The content for this guide will be created by students enrolled in Dr. Pablo Sierra's HIS 154 course (Spring 2020). In the meantime, this page provides recommendations on where to search for primary sources and supporting research for HIS 154-related projects including both article databases and e-book collections. All of the resources included on this guide are accessible off-campus.
If you have any questions as you begin your research, please feel free to reach out to Lara Nicosia...she is happy to help! Currently Lara is working remotely; you can reach her using the following methods:
For historical research, the phrase "primary sources" refers to items that were created at the time an event occurred usually by direct observers. Primary sources are not limited to traditional text-based documents such as newspaper articles and journal entries; photographs, posters, audio recordings, video clips, and more can all serve as primary sources so long they are used as evidence of the time they were created. It's not about the source type...it's about how the source is used for your research.
One challenge for this class is that many of the primary sources you might discover will not be in English. While tools such as Google Translate can be helpful when trying to read these materials, it can be hard to construct a meaningful search when you are not familiar with the language. As a result, you may need to get creative with your search, consider some American/European-based resources, and collaborate with classmates familiar with Spanish or Portuguese.
The term "soccer" is not used in most places around the world. While you will want to include soccer as a search term to capture items cataloged in the United States, you should also search for futebol (Portuguese), fútbol (Spanish), and football (English).
Sources in English, Spanish, and Portuguese
Sources in English
Sources in Portuguese
Sources in Spanish
Secondary sources and other supporting research materials often provide an analysis of historical figures or events and build context around the primary sources you are using for your research. There are many kinds of secondary sources, but some of the most common for academic research are scholarly books and e-books and peer-reviewed journal articles.
River Campus Libraries provides access to over one million e-books covering a large variety of disciplines and publishers. Because our e-books are available through different databases and websites, the easiest way to find an e-book in UR’s collection is to start on the library's homepage and choose "Library Catalog" from the dropdown box.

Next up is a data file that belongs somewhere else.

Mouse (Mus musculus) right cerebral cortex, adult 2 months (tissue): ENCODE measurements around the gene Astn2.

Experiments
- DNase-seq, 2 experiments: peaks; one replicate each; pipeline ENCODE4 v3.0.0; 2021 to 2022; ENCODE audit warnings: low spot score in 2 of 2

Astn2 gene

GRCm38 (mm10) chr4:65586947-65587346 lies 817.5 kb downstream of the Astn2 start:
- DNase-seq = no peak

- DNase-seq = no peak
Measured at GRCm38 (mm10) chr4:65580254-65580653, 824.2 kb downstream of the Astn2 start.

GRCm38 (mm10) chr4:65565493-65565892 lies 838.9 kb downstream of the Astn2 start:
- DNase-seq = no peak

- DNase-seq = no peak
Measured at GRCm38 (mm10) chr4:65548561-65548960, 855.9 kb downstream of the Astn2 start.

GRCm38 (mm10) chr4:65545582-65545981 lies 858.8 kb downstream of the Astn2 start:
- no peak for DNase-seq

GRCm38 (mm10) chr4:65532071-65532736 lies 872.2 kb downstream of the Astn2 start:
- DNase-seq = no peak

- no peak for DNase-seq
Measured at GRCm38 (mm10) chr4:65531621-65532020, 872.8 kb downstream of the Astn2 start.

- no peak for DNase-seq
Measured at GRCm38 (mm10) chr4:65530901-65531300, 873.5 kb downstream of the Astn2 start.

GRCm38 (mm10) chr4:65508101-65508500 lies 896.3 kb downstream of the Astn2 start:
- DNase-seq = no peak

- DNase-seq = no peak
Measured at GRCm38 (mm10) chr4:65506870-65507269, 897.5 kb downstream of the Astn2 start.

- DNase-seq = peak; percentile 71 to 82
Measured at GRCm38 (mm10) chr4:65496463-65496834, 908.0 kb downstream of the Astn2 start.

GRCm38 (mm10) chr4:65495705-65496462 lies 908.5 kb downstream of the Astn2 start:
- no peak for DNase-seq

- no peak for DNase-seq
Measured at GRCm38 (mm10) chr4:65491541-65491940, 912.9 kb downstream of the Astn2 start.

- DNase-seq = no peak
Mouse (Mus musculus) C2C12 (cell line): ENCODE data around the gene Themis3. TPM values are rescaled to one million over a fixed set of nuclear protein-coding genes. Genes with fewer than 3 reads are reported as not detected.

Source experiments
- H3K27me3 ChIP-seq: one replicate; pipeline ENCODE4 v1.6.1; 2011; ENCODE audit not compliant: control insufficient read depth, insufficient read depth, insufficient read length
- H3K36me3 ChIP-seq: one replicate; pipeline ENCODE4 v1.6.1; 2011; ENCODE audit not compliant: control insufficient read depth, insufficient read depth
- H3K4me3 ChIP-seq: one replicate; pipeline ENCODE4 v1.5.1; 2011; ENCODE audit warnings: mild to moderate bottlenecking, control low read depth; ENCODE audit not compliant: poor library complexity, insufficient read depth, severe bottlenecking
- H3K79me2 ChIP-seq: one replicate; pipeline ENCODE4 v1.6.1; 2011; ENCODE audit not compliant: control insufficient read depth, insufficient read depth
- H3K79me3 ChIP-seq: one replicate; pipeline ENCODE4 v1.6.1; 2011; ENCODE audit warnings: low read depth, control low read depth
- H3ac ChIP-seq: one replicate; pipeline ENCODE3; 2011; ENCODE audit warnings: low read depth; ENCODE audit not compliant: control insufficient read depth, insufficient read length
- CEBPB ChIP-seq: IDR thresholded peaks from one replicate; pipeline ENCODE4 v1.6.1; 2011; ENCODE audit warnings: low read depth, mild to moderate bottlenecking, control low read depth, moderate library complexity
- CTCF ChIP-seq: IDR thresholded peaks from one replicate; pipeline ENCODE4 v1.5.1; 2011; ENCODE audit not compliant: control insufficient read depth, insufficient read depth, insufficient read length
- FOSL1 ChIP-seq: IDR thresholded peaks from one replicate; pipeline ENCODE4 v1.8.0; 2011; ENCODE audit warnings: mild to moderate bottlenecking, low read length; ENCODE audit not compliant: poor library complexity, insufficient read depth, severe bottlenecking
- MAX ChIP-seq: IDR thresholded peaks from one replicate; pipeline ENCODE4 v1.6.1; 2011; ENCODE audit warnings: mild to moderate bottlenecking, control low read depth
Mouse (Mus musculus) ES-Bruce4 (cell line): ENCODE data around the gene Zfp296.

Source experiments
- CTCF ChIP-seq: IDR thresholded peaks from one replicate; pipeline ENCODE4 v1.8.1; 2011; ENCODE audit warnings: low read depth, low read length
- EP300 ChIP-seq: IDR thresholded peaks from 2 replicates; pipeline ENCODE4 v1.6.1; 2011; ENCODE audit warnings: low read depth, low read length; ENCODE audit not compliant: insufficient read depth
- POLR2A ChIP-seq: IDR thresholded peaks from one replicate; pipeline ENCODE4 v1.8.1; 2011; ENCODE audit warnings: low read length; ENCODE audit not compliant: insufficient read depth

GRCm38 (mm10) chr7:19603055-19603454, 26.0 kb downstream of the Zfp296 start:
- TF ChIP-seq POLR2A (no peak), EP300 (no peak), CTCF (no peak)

To narrow your search to e-books, choose the Click to access resource and Book/eBook filters from the options on the left-hand side of your results (Show Me)...or use the search box below.
The library also has several collections of e-books that are worth searching in for your topic. While books in these collections are pulled into all of our catalog searches, relevant titles can sometimes get buried within thousands of results. Try searching these databases directly for e-books on your topic:
Summon is a great place to start looking for articles on most topics. Serving as the main search box on the library's homepage, Summon searches across library resources bringing everything together in one place. When searching Summon be sure to limit your search to scholarly or peer-reviewed sources.
While Summon is a great place to start, the tool searches so many places that relevant results may wind up buried. Try directly searching the databases listed below to find relevant sources you might miss when using large-scale multidisciplinary tools such as Summon or Google Scholar:
This tutorial includes a series of three videos. While I recommend watching the full tutorial (total runtime: 5 minutes, 31 seconds), you can also select a specific segment from this list:
When selecting audiovisual materials to use on your guide's page, you will want to pay attention to copyright restrictions. While you can link to copyrighted content (ideally pointing directly to the source of the material such as the creator's website), items that you embed on the guide need to be in the public domain or include a Creative Commons license. If you have questions about the copyright status of a particular image, video, or audio file, please feel free to contact Lara.